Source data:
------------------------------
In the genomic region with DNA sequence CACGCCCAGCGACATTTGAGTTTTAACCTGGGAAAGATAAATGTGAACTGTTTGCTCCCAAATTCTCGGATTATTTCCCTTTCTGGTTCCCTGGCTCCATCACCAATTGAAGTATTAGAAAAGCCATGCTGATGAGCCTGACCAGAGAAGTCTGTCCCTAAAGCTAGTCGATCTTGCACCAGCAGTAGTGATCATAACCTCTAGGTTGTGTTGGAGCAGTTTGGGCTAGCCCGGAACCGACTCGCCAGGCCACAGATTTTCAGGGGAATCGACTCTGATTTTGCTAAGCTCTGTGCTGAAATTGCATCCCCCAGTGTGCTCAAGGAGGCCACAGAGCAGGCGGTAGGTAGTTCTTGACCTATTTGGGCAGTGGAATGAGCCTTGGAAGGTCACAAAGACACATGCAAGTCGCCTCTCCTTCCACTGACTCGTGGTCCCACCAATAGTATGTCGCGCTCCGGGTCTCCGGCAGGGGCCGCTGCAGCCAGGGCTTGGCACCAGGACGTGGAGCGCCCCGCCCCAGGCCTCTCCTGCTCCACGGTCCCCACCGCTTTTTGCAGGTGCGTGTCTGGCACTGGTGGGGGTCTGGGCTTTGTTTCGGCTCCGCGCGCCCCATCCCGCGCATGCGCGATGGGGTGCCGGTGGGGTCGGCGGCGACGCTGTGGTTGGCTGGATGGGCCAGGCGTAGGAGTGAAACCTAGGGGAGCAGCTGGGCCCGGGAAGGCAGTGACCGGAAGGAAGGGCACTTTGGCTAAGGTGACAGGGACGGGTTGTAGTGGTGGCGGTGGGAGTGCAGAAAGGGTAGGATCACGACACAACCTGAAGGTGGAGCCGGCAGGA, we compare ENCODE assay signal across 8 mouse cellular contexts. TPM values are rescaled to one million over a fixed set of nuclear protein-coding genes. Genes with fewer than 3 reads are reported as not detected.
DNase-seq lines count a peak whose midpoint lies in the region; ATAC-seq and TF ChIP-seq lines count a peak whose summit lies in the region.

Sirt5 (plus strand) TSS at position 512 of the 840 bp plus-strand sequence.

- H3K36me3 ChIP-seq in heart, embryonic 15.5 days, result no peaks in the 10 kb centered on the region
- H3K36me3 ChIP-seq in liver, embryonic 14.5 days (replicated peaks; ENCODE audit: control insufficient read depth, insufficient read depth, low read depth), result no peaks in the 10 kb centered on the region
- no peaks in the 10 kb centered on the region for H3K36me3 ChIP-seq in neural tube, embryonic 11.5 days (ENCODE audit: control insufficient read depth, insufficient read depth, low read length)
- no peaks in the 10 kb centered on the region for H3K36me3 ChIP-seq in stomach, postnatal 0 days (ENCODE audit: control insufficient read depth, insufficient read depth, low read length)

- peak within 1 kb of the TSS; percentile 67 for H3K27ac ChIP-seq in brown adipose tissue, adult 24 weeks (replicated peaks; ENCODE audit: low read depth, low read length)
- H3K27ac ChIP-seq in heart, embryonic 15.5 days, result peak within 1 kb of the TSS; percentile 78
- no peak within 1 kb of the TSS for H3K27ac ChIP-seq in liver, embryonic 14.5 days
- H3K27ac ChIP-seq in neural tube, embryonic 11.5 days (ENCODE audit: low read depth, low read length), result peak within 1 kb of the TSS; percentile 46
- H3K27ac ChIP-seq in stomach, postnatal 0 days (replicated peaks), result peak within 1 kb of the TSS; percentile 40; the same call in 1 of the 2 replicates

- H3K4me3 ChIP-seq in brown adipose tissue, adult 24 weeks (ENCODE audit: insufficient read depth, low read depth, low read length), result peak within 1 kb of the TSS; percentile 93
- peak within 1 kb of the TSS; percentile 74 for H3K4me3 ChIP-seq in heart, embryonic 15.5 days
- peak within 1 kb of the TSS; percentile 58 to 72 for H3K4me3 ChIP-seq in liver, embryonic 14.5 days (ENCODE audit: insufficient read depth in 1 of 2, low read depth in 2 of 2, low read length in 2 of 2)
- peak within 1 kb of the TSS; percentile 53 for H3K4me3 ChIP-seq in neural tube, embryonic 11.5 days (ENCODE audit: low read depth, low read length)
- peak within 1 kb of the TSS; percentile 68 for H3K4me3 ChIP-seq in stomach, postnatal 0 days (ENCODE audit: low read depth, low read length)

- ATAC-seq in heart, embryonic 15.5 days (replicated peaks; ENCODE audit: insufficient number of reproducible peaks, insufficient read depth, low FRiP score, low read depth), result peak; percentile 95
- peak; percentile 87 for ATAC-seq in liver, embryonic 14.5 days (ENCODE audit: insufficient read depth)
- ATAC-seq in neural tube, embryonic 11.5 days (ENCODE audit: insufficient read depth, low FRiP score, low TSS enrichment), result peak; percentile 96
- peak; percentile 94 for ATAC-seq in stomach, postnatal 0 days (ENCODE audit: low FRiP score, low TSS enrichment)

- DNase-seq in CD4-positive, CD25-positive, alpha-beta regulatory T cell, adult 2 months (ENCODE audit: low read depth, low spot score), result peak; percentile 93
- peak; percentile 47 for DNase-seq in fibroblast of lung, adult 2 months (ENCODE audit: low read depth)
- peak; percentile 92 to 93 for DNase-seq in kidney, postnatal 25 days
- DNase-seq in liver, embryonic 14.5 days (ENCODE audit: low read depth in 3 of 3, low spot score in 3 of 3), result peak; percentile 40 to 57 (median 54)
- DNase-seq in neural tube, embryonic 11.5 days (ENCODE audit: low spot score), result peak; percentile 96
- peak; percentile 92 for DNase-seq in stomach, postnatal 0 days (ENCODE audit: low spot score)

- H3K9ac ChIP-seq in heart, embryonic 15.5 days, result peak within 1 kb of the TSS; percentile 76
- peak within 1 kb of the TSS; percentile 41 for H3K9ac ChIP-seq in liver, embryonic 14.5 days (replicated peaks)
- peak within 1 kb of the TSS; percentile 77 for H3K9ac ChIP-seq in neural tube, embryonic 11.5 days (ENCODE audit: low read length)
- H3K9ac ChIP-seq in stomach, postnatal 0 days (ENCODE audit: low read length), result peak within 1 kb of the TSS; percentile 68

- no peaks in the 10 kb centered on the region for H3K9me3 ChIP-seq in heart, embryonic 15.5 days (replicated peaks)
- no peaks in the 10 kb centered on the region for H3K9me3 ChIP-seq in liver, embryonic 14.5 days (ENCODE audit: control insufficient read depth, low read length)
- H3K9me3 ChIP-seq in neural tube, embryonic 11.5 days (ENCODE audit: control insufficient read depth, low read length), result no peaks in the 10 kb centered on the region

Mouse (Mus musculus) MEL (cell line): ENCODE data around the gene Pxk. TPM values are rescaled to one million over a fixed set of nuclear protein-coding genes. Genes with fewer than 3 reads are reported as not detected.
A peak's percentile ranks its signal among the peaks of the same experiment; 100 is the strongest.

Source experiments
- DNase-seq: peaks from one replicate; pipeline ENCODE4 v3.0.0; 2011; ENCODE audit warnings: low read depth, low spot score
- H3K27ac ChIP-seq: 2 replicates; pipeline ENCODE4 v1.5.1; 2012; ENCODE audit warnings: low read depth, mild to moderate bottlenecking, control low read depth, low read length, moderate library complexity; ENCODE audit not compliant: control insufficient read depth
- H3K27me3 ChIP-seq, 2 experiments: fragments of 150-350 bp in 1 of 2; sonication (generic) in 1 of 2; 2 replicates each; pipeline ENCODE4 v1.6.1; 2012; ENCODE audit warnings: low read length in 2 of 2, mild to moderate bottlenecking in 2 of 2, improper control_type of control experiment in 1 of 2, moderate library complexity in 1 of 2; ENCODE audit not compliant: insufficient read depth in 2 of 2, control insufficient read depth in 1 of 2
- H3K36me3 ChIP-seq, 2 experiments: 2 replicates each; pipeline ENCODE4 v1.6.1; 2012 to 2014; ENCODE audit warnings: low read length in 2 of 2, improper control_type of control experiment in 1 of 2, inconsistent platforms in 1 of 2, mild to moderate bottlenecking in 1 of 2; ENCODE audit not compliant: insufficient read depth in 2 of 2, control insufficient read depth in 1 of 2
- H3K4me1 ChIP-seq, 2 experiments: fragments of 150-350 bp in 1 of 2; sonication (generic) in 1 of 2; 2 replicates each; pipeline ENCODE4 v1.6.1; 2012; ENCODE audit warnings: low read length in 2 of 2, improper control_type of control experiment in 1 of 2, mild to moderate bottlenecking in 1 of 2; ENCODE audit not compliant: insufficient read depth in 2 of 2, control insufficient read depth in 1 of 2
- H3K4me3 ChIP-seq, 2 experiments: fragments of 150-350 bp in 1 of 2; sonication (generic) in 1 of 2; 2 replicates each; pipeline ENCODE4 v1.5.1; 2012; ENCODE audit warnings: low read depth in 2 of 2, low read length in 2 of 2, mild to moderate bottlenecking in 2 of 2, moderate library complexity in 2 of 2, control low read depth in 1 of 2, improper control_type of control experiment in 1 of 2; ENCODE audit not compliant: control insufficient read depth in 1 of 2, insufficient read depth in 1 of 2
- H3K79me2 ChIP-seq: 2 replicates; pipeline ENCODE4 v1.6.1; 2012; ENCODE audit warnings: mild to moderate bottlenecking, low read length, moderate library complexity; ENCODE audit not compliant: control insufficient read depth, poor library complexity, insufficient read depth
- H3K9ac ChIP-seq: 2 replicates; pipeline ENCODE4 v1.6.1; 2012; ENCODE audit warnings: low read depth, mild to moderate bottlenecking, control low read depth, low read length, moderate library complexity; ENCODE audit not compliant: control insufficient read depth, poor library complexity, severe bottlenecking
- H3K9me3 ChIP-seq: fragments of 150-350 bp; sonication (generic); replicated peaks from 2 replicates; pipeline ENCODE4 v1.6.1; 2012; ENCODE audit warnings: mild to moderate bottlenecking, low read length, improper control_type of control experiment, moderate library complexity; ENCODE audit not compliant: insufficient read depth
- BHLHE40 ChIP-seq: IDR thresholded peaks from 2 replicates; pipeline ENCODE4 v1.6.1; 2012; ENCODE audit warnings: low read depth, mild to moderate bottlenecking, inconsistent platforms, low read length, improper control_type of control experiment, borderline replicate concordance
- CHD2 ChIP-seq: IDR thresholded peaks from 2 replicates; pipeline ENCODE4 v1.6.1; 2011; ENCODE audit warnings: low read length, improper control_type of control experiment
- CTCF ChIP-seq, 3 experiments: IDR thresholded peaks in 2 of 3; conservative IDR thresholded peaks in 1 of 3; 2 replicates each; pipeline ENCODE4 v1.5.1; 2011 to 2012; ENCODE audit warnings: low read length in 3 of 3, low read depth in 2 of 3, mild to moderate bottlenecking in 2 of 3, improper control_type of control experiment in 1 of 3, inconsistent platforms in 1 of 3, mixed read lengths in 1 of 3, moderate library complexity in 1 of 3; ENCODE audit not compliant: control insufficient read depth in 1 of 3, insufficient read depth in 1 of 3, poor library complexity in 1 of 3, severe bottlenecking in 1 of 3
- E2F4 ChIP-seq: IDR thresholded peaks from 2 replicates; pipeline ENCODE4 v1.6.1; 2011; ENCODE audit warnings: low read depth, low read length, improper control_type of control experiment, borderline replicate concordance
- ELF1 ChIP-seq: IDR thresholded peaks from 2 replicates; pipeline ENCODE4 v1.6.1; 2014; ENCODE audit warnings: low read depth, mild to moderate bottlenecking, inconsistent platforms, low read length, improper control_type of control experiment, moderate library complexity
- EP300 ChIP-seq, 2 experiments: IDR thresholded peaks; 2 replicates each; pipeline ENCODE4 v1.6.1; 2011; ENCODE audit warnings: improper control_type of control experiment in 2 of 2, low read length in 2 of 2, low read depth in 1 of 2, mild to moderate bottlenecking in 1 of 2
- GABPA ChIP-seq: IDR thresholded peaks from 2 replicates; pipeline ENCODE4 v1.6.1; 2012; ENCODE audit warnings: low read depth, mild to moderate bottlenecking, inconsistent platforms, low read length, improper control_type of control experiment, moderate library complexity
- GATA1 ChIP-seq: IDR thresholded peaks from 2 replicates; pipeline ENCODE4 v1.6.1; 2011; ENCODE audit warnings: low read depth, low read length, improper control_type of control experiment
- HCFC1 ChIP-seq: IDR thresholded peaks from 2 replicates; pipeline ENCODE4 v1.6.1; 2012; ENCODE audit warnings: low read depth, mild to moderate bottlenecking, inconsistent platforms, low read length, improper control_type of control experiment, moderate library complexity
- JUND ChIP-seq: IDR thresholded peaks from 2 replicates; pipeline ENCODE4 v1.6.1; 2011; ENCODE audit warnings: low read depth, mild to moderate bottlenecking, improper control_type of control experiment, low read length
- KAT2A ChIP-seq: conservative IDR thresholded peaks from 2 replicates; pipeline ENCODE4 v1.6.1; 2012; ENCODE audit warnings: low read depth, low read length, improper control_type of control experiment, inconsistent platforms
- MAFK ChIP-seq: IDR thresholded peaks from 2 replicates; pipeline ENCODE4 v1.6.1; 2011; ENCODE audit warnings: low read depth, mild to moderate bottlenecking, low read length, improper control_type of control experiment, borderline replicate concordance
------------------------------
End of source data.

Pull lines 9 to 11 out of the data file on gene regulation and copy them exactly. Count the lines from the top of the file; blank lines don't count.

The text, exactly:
- H3K27ac ChIP-seq in heart, embryonic 15.5 days, result peak within 1 kb of the TSS; percentile 78
- no peak within 1 kb of the TSS for H3K27ac ChIP-seq in liver, embryonic 14.5 days
- H3K27ac ChIP-seq in neural tube, embryonic 11.5 days (ENCODE audit: low read depth, low read length), result peak within 1 kb of the TSS; percentile 46